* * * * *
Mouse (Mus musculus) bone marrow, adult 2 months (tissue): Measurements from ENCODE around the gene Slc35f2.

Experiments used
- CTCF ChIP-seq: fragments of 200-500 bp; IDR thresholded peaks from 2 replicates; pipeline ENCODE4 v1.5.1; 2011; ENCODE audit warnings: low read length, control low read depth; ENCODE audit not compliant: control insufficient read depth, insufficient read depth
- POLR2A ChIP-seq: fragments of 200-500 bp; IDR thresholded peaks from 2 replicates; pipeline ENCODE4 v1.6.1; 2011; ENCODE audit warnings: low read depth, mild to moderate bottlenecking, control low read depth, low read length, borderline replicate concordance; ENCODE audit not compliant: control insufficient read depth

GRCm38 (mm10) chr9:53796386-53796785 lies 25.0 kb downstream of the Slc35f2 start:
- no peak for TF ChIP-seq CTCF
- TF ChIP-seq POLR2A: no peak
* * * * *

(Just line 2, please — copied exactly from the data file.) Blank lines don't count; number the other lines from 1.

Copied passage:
Experiments used